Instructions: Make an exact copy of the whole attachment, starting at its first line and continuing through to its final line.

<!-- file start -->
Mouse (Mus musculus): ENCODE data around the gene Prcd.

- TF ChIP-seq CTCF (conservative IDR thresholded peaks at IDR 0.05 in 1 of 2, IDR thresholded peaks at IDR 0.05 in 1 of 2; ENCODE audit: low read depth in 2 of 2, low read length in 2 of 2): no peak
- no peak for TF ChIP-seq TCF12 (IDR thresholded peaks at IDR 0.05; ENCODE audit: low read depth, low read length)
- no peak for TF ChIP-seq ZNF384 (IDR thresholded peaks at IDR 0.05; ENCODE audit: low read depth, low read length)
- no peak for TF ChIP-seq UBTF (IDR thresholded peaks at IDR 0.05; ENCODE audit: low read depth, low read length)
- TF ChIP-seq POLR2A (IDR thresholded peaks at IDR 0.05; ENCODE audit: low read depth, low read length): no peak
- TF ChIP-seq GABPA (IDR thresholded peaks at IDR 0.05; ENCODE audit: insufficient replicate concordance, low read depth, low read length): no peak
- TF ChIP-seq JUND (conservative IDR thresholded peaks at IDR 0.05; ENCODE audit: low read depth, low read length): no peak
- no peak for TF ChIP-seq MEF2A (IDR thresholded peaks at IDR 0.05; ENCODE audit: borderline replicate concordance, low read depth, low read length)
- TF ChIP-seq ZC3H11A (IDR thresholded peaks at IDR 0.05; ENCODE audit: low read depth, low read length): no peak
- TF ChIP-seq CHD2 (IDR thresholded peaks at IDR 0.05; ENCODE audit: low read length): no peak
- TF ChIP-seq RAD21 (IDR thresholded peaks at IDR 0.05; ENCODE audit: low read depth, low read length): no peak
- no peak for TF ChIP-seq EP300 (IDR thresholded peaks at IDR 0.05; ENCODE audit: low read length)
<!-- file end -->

Mouse (Mus musculus): ENCODE data around the gene Prcd.

- TF ChIP-seq CTCF (conservative IDR thresholded peaks at IDR 0.05 in 1 of 2, IDR thresholded peaks at IDR 0.05 in 1 of 2; ENCODE audit: low read depth in 2 of 2, low read length in 2 of 2): no peak
- no peak for TF ChIP-seq TCF12 (IDR thresholded peaks at IDR 0.05; ENCODE audit: low read depth, low read length)
- no peak for TF ChIP-seq ZNF384 (IDR thresholded peaks at IDR 0.05; ENCODE audit: low read depth, low read length)
- no peak for TF ChIP-seq UBTF (IDR thresholded peaks at IDR 0.05; ENCODE audit: low read depth, low read length)
- TF ChIP-seq POLR2A (IDR thresholded peaks at IDR 0.05; ENCODE audit: low read depth, low read length): no peak
- TF ChIP-seq GABPA (IDR thresholded peaks at IDR 0.05; ENCODE audit: insufficient replicate concordance, low read depth, low read length): no peak
- TF ChIP-seq JUND (conservative IDR thresholded peaks at IDR 0.05; ENCODE audit: low read depth, low read length): no peak
- no peak for TF ChIP-seq MEF2A (IDR thresholded peaks at IDR 0.05; ENCODE audit: borderline replicate concordance, low read depth, low read length)
- TF ChIP-seq ZC3H11A (IDR thresholded peaks at IDR 0.05; ENCODE audit: low read depth, low read length): no peak
- TF ChIP-seq CHD2 (IDR thresholded peaks at IDR 0.05; ENCODE audit: low read length): no peak
- TF ChIP-seq RAD21 (IDR thresholded peaks at IDR 0.05; ENCODE audit: low read depth, low read length): no peak
- no peak for TF ChIP-seq EP300 (IDR thresholded peaks at IDR 0.05; ENCODE audit: low read length)